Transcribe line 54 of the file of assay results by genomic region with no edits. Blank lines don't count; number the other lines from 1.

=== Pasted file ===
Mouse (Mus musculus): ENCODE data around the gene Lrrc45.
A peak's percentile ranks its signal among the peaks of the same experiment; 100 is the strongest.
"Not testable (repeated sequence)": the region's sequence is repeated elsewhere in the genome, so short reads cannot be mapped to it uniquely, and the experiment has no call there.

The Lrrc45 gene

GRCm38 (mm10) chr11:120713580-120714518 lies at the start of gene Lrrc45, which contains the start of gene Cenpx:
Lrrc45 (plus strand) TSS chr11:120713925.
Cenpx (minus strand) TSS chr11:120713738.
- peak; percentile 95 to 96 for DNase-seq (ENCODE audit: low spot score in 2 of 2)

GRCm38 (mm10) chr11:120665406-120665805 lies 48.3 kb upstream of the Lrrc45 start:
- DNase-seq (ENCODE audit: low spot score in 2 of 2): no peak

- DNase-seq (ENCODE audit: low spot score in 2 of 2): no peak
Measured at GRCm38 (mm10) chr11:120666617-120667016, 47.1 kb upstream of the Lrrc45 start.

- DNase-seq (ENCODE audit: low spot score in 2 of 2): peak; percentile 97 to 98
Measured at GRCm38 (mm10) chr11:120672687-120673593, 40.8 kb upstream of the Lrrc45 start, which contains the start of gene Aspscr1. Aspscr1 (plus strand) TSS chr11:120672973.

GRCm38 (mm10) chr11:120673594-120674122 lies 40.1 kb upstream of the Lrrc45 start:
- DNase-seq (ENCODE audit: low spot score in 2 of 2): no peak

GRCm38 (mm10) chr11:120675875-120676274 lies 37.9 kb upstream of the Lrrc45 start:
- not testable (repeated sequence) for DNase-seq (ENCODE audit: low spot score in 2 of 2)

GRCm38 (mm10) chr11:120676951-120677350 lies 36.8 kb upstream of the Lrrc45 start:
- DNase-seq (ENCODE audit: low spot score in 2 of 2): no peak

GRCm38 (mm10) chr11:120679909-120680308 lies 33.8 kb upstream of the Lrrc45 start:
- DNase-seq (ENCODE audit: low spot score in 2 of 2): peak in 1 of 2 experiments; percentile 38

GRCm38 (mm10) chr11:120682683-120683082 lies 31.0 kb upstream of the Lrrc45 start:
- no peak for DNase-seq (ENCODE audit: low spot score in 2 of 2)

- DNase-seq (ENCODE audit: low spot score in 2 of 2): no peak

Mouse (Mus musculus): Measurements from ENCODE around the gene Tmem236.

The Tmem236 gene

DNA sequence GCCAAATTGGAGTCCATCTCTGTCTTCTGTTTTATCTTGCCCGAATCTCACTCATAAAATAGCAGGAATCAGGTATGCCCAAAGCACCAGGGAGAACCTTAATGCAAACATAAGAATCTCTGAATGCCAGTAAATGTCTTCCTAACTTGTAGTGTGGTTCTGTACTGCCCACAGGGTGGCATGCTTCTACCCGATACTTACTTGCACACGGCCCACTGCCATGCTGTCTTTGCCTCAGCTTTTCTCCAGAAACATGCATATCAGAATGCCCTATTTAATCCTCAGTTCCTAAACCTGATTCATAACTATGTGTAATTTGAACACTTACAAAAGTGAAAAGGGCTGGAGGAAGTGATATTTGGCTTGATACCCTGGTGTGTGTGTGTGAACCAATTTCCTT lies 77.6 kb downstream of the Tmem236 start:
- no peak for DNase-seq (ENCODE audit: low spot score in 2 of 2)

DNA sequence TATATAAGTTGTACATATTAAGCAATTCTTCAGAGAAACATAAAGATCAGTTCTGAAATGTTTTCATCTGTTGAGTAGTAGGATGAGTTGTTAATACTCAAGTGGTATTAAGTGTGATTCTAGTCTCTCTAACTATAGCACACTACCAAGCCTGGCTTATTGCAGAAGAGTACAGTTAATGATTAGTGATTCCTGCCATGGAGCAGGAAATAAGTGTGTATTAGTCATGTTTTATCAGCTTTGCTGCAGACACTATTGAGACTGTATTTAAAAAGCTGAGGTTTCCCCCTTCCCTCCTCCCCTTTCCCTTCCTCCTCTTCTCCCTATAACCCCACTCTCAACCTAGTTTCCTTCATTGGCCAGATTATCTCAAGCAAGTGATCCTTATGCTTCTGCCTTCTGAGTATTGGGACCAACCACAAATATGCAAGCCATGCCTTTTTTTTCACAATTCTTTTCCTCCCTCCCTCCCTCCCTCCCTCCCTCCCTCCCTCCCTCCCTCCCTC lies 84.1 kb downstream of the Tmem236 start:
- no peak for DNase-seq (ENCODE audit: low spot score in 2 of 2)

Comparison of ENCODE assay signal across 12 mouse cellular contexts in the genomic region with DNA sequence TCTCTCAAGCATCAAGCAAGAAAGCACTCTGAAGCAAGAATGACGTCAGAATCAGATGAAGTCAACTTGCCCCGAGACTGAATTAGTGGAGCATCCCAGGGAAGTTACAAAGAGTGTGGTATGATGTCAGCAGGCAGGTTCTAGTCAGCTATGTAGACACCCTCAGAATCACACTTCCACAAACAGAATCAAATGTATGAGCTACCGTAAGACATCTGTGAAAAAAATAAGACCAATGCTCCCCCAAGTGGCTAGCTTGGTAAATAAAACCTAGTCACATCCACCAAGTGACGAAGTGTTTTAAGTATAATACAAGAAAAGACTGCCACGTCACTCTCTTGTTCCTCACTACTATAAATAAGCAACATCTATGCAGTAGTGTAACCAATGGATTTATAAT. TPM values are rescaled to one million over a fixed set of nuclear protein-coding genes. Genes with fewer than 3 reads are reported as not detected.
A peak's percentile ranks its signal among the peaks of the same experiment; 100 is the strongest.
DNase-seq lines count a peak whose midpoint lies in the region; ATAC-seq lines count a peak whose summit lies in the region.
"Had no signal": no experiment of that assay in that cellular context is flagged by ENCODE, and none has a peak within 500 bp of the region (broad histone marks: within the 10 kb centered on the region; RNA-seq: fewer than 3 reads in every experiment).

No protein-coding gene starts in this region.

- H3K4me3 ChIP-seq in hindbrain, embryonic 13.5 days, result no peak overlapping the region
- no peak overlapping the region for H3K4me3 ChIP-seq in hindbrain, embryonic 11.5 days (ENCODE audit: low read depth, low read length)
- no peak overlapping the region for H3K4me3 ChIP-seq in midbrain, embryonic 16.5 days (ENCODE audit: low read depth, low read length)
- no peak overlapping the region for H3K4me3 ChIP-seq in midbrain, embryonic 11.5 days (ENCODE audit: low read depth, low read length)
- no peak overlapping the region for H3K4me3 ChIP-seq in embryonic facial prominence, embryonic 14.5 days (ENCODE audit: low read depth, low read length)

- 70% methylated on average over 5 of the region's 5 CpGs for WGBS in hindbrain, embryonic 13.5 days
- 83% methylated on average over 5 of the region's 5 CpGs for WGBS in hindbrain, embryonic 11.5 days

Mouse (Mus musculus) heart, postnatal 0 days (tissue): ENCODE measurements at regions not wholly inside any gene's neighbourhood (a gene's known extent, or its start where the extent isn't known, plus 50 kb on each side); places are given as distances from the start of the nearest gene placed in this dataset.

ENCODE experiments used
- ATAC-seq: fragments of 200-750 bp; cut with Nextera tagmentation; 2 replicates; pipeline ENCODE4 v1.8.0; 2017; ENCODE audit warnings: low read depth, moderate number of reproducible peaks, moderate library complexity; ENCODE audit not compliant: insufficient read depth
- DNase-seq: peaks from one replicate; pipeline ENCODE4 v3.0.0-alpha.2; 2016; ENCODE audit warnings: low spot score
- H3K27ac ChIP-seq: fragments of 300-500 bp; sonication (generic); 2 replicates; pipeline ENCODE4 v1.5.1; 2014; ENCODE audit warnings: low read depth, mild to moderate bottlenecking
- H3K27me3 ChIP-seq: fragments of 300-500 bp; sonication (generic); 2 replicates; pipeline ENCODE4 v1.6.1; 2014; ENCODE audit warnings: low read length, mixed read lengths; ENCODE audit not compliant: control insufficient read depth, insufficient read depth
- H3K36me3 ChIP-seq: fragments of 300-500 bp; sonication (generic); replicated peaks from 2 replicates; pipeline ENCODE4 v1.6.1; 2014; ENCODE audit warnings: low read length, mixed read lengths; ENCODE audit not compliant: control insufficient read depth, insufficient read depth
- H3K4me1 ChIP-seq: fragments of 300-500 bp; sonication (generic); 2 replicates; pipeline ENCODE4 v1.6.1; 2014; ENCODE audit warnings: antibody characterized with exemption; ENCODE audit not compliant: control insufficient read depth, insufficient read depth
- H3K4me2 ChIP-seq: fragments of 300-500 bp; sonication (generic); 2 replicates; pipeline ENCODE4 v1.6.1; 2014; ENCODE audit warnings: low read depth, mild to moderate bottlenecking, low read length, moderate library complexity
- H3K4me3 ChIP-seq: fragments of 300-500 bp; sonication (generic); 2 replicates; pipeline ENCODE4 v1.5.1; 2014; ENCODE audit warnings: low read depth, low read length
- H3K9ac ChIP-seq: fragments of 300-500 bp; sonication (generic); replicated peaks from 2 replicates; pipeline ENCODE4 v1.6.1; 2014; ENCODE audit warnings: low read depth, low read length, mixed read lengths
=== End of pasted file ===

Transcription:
- H3K9ac ChIP-seq: fragments of 300-500 bp; sonication (generic); replicated peaks from 2 replicates; pipeline ENCODE4 v1.6.1; 2014; ENCODE audit warnings: low read depth, low read length, mixed read lengths